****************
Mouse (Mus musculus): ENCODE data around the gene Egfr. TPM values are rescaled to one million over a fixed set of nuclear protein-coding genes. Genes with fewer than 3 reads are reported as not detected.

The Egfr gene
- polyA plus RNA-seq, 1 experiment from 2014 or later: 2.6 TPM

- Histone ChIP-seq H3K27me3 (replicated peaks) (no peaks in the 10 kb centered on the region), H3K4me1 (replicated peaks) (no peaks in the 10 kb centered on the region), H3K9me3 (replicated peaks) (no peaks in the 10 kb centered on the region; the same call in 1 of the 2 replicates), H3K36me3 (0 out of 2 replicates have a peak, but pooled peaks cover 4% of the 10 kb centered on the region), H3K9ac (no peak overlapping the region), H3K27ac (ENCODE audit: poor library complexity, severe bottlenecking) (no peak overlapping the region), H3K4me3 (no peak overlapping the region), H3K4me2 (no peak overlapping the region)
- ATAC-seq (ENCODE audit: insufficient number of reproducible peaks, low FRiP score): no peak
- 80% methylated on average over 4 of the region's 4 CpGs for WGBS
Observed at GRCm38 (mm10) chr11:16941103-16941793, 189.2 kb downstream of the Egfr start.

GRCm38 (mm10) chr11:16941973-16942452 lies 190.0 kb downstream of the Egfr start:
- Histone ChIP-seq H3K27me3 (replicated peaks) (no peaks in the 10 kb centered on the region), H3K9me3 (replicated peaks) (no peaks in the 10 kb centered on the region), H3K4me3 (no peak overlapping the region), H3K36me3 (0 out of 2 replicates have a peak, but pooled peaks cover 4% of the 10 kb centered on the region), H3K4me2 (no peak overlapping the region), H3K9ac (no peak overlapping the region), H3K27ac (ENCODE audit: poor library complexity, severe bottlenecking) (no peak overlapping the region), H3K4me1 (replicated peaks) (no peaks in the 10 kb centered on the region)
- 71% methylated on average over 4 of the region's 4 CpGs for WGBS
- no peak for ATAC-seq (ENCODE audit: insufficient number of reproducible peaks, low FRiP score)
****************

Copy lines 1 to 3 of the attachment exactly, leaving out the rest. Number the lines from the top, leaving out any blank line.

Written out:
Mouse (Mus musculus): ENCODE data around the gene Egfr. TPM values are rescaled to one million over a fixed set of nuclear protein-coding genes. Genes with fewer than 3 reads are reported as not detected.

The Egfr gene
- polyA plus RNA-seq, 1 experiment from 2014 or later: 2.6 TPM